“You really are quite liberated, Yve, are you not?”
She hates the way these posh bastards speak to her.
currency (n) 1. the system of money
in general use in a particular country
2. the fact or quality of being
generally accepted or in use 3.
from Medieval Latin currentia,
literally: a flowing 4 from Latin
currere, to run.
Emma’s voice pierces the air like a spear. It comes from the corner of the room, defiant. “You’re f**king insane,” she says. His mobile phone rings. He answers her first.
“Let me get rid of this call, then you’ll have my undivided attention, darling.” He turns his back on her and puts his free hand into his pocket.
“Yes, twenty-four red roses. Yes, the biggest you’ve got. No, no message. No, no card. Yes, just put it on my account. No, not at all, thank you. Yes, you too.” Click. He ends the call, snaps the mobile shut, slips it into his shirt pocket. He’s not big on conversation but when he speaks, you listen.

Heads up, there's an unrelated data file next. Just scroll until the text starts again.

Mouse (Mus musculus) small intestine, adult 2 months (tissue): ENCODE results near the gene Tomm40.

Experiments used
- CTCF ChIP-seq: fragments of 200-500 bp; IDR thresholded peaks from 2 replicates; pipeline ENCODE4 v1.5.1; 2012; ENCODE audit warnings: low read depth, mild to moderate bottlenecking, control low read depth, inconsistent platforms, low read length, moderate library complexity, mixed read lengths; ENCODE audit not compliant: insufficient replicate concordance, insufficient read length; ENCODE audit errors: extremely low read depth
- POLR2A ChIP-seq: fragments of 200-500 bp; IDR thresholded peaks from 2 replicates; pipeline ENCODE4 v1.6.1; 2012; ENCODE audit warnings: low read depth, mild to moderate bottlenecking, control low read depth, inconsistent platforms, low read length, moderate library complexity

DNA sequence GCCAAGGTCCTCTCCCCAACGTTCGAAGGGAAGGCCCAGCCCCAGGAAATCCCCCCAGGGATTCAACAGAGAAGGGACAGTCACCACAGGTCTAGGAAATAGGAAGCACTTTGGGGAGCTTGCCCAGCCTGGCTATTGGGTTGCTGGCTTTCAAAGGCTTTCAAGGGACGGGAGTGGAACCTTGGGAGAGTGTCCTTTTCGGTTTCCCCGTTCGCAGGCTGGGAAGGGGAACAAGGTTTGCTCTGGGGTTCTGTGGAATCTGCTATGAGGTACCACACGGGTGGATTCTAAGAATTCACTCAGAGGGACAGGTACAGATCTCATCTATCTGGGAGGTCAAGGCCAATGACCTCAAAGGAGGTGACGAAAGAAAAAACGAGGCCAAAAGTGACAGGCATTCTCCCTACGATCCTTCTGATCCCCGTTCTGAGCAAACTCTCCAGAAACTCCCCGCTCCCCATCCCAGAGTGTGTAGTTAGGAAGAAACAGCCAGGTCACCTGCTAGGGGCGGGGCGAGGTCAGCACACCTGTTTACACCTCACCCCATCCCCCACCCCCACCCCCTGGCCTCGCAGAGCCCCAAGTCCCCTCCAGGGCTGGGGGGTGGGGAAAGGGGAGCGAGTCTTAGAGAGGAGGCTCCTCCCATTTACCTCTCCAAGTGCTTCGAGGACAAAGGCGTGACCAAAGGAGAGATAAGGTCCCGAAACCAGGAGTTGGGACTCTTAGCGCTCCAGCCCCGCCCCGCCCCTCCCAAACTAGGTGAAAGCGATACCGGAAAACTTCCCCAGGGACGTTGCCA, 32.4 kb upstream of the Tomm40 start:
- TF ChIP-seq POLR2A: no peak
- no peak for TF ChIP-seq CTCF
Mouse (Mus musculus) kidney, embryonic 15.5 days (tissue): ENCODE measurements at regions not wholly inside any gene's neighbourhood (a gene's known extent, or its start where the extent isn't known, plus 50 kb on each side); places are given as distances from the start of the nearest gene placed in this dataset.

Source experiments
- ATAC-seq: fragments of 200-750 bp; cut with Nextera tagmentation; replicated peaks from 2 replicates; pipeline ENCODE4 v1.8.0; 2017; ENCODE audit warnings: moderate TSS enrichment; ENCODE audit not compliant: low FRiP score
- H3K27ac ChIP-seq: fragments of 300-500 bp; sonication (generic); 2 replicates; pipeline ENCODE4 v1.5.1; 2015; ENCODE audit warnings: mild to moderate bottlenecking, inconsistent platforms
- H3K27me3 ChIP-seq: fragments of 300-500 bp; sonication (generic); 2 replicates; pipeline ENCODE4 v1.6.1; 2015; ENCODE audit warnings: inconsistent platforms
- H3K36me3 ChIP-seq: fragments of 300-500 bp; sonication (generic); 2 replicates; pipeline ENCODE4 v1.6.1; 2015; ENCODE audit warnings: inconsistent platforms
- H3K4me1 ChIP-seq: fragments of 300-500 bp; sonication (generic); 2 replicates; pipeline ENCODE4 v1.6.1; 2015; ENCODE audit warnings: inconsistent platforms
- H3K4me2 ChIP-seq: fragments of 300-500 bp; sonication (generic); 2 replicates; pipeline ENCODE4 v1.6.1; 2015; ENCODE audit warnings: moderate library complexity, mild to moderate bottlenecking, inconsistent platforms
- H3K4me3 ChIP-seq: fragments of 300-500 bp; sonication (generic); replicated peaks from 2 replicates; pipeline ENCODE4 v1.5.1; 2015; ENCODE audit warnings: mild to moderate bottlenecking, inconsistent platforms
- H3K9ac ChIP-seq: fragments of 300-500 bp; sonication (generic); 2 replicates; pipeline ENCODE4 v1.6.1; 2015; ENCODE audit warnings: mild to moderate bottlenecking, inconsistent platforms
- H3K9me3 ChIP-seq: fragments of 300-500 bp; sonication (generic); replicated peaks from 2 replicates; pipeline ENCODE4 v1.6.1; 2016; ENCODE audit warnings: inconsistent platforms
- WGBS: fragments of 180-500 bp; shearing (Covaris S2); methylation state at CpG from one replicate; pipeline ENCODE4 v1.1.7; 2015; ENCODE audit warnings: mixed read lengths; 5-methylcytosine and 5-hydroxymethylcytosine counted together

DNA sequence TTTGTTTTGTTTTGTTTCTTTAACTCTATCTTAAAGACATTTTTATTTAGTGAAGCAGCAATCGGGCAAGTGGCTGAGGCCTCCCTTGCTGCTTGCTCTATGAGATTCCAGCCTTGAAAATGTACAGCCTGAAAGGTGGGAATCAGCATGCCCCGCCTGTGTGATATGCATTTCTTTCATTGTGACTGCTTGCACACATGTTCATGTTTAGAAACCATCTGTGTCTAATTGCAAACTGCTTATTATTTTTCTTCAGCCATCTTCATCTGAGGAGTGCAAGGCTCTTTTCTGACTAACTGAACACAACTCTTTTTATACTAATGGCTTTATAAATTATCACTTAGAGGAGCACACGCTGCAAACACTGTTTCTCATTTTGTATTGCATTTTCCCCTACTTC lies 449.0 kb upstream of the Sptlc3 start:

“I’m a celebrity get me out of here, Big Brother, Corrie, Easties, Emmerdale fucking farm. Please! What’s your definition of insanity? Go on, you tell me. Working forty years for an employer for a wage that keeps you three paycheques away from the building society repossessing your home. No, not your house may be at risk if you don’t maintain the payments. Home, as in homeless, as in shop doorways, as in the Big fucking Issue. Insanity, what do you know? So you think I’m insane?” He laughs mockingly, shaking his head as he turns to face her.
introduction. (n). 1. explanatory section
at the beginning of a book or a another
piece of writing, e.g., one that summarizes
what it is about or sets the scene.
Another Monday morning, beneath a bright blue Scottish sky. Outside feels like being inside a deep freeze. They sit in their unmarked car with the windows down and the engine off. They look like two lumps of ice sitting in a frosted glass. DCI Ribbon’s face is grey, but his ears, nose and cheeks are pink and sting like a well-skelped arse. He watches DS MacMillan use a half-eaten pencil to do battle with the daily crossword.
“What you stuck on, Mac?”